Australia –Bushfires have broken out in eastern Victoria as a spring heatwave sends temperatures soaring across southeast Australia.
A 700ha blaze broke out near Mallacoota in East Gippsland on Saturday, and a fire stretching across 50ha has been burning for several days southeast of Orbost.
Temperatures in South Australia are expected to reach the mid to high 30s right through the forecast period to Saturday, while Victoria is also expecting temperatures over 30C this week.
Melbourne residents took to the beaches yesterday as temperatures hit 34C. Swimmers were out in force at beaches around Port Phillip Bay. The heat didn’t deter a strong turnout for the marathon at Marysville, one of the towns worst affected in the Black Saturday bushfires.
The brainchild of local doctor Lachlan Fraser, the run was aimed at attracting people back to the mountain village and helping revive its economy and spirits.
Department of Sustainability and Environment state duty officer Peter Billing said the two fires burning yesterday were in national park and were not threatening properties. He said firefighters were expected to bring the blazes under control relatively quickly. However, he said the current heatwave — the first of the season — would “rapidly change the bushfire situation”.
“The rain that we had in September and October is rapidly drying out and will do so over the next fortnight,” Mr Billing said.
As the worst of the fire season approaches, a political firestorm has broken out, with the opposition and the firefighters’ union criticising the government over its handling of moves to hire a large, jet-powered fire-bomber.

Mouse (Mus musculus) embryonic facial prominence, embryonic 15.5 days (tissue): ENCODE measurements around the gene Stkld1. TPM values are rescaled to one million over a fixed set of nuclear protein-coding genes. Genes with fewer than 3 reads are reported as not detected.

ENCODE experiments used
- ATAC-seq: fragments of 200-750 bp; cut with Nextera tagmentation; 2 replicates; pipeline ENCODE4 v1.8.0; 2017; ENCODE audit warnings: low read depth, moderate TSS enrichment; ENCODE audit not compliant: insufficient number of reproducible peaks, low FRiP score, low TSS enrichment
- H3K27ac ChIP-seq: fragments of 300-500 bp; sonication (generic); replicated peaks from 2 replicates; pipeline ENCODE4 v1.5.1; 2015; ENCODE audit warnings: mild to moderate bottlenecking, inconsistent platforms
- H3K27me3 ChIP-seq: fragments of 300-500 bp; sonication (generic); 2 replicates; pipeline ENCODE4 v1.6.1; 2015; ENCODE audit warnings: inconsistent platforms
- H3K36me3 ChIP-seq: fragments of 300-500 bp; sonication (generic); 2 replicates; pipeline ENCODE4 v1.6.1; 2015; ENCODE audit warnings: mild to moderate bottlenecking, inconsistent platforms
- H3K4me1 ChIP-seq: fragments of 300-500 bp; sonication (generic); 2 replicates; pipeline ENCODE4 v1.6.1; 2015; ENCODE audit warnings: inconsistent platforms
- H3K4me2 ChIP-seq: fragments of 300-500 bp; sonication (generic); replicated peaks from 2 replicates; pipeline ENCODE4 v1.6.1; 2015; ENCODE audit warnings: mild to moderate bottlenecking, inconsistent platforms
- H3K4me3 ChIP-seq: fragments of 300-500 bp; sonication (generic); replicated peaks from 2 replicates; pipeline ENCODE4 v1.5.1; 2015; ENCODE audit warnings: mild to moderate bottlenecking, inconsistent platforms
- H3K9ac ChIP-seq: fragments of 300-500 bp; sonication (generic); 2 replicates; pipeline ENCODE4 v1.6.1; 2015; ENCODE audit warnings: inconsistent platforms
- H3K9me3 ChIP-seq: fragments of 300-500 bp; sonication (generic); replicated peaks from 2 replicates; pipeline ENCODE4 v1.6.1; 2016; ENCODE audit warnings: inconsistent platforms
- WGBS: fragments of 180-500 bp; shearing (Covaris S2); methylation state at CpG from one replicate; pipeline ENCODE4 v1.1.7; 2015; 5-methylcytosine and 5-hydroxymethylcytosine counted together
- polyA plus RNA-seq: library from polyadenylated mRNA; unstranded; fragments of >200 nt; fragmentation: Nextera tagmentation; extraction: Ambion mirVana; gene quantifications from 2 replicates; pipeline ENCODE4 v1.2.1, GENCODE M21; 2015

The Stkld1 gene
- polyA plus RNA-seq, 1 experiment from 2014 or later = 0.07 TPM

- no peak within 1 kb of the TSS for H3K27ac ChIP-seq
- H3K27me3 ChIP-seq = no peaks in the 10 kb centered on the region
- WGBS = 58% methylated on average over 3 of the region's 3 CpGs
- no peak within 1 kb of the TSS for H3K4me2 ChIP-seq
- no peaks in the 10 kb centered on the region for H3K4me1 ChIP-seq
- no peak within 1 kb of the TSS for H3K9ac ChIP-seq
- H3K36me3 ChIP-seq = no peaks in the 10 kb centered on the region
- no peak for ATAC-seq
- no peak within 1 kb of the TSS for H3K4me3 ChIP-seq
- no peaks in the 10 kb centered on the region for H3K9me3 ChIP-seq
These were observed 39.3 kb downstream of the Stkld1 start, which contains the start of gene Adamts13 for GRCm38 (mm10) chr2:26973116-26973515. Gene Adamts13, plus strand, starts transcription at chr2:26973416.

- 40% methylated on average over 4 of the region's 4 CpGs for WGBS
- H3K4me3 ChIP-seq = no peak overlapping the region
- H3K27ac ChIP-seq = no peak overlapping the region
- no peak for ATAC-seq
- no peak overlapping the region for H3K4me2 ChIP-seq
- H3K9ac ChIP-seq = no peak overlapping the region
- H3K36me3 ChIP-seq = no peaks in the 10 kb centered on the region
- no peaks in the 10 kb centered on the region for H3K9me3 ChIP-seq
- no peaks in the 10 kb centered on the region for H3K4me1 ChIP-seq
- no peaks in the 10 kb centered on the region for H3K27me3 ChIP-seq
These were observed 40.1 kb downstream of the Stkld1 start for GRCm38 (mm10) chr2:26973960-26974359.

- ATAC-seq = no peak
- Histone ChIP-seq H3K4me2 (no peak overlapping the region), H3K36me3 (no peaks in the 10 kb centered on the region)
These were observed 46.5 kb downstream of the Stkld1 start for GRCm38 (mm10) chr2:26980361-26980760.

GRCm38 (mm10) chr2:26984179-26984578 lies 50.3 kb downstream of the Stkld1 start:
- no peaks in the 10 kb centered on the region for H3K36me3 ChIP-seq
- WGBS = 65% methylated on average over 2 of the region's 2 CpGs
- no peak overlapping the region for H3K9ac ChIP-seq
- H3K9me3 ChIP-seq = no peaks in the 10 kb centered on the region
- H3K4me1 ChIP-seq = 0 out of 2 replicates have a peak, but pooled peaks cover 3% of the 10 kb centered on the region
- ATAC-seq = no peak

The Brumby government on Saturday announced it would lease the jet, possibly a modified 747 or DC-10, capable of dousing a 1km stretch of fire.
The jet will be able to carry up to 70,000 litres of water or fire retardant — 10 times the amount carried by the Elvis water-bombing helicopter.
United Firefighters Union secretary Peter Marshall said the government rejected fire services’ calls to have the aircraft last season — a decision he says cost lives. “If the state government had funded the aircraft that was available and actually requested by the fire services last year in the lead-up to the bushfire season, perhaps we wouldn’t have seen as much loss of property, and indeed, potentially saved some lives,” he said.
The opposition welcomed the move to lease the bomber but said it had been left too late to get into the tender process for the aircraft.